1. What would soldiers in 1941/42 have smoked? The reading I have done has variously suggested Belomorkanals, some sort of generic papirosa, or cigarettes rolled from a tobacco ration - which is most likely? I have one character in particular who is a chain smoker: young (early 20s), peasant background, very competent soldier, swiftly promoted during the early days of the war. What would he have smoked?
2. I'm not sure quite how to phrase this, but I was hoping that someone might be able to suggest some generic Russian place names? I have two fictional villages and one fictional town that I would like to give names that don't link them to any real, specific location but which sound like they could be places. Something invented but convincing in sound, or a very common village name (e.g. like Newport in English) would suffice. Does anyone have any ideas?
3. Is there any way to find out what the programme of the Leningrad Philharmonic Orchestra would have been in 1935, under Fritz Stiedry? I have googled all sorts of combinations of "Leningrad philharmonic programme 1935" but haven't come up with anything useful, so I suspect there's nothing available in English. I can read enough Cyrillic to puzzle out any Russian language resources though, if anyone has any ideas.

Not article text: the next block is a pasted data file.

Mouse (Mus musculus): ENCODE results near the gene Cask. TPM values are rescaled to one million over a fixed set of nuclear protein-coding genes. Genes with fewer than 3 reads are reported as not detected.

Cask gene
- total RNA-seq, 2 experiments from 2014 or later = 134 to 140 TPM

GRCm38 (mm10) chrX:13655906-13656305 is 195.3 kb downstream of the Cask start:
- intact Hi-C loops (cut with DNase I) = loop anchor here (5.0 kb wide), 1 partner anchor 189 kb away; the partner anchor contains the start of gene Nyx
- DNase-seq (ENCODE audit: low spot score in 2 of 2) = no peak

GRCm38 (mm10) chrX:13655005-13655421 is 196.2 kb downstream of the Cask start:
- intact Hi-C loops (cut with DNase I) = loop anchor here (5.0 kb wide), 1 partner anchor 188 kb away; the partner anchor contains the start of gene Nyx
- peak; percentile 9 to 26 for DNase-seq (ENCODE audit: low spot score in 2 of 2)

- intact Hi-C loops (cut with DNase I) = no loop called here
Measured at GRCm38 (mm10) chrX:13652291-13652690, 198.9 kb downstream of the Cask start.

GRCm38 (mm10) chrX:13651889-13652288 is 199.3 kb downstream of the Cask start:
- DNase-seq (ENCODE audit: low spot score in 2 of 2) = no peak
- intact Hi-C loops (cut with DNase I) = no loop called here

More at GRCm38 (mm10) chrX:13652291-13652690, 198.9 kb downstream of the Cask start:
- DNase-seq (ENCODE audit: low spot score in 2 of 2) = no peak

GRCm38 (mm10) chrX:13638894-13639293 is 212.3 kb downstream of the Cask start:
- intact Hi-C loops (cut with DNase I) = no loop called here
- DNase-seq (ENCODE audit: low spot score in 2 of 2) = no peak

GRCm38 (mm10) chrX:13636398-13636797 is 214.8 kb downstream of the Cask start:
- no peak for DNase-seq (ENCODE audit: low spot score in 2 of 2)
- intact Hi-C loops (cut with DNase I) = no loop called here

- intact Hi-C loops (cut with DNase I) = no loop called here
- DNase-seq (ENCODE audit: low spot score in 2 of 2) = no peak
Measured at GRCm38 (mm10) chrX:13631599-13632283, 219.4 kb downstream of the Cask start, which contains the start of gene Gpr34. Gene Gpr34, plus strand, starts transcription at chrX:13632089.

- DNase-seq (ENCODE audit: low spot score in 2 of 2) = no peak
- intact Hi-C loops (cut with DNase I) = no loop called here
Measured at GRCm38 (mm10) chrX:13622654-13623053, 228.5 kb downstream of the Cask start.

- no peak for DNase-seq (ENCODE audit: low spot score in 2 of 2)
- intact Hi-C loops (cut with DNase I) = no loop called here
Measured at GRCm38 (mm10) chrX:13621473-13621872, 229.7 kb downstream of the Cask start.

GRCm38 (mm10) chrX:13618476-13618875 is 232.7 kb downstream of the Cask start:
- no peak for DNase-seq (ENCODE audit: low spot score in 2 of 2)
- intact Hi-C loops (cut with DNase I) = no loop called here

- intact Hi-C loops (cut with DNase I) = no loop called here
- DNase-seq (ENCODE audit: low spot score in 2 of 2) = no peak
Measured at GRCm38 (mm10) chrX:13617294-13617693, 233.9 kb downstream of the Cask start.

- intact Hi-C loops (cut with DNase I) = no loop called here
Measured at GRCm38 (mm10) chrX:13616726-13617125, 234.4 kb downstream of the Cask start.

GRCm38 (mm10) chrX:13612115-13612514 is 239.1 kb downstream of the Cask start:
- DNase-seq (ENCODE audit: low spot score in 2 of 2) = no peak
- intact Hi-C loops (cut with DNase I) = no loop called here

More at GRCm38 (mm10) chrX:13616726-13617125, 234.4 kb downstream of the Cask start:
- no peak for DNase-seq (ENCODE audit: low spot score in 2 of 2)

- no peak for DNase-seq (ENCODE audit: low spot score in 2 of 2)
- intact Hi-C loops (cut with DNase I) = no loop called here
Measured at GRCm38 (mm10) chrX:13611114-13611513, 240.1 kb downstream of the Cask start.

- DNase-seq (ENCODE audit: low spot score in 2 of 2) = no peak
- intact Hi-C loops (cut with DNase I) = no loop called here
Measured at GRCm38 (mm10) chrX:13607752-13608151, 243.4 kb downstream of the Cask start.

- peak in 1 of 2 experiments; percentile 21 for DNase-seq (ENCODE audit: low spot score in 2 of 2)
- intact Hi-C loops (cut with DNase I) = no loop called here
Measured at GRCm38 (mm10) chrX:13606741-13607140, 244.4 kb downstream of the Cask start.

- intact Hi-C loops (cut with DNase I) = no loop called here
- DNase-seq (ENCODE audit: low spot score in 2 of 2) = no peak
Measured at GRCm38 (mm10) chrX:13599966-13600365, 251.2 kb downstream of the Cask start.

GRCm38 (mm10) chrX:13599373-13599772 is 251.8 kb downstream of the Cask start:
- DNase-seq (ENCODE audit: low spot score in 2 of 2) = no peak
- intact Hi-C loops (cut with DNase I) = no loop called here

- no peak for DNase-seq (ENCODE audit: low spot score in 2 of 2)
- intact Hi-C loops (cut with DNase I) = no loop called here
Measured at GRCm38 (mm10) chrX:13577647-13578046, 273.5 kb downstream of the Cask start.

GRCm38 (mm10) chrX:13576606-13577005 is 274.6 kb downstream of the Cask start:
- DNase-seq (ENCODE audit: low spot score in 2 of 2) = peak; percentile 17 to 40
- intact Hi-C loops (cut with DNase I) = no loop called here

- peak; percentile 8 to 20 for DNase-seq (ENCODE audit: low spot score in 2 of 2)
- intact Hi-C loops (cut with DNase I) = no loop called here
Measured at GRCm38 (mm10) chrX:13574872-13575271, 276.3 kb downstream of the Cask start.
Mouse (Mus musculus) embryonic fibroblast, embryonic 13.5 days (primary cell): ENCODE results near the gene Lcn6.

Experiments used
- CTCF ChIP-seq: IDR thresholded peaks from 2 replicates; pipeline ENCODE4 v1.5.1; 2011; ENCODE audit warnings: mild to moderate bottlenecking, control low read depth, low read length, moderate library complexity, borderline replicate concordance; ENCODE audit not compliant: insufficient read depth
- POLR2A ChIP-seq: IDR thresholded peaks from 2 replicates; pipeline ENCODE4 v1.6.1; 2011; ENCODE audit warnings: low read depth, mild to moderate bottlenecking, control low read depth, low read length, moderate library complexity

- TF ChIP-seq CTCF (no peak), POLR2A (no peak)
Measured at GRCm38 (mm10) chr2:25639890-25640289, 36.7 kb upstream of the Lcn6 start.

4. When I posted here about a year ago (still working on the same novel, sigh), one of my questions was about the names of various places in St Petersburg / Leningrad at different points in history, as I'm aware that they changed a lot. Someone linked me to this site, which is helpful but doesn't seem to be complete; I also found this site, which helpfully lists the old and new names of streets, but not the dates when they changed. I would love it if someone could let me know whether the (modern day) names of the following streets were the same in 1941/42:
- Dvortsovaya Ploshchad
- Ulitsa Marata
- Ulitsa Pravda
5. How would an ordinary person refer to Stalin in 1942, without wishing to be too respectful or too disrespectful? Yahoo Answers (which I found after googling "how was Stalin referred to") suggests "Comrade Stalin", but...well, it's Yahoo Answers, and I'd rather a more informed opinion! Plus while I gather that not calling him "Comrade" was very dangerous during peacetime, a lot of my reading implies that the war enabled people to speak more freely than they were able to during peacetime, so I'm not sure if that would have made a difference.
6. Finally, is there anyone who has a strong knowledge of music theory, who might be able to tell me how musicians would describe one or two things that happen in some pieces of music (in terms of chord progressions etc.)? I don't even know where to start googling this, and I'm afraid my own musical theory is far too long ago to be useful now! I will go into more detail if someone is willing to help on this, but the two pieces in question are the Tuba Mirum from Mozart's Requiem, and the third movement of Shostakovich's 7th Symphony.
Thank you so much!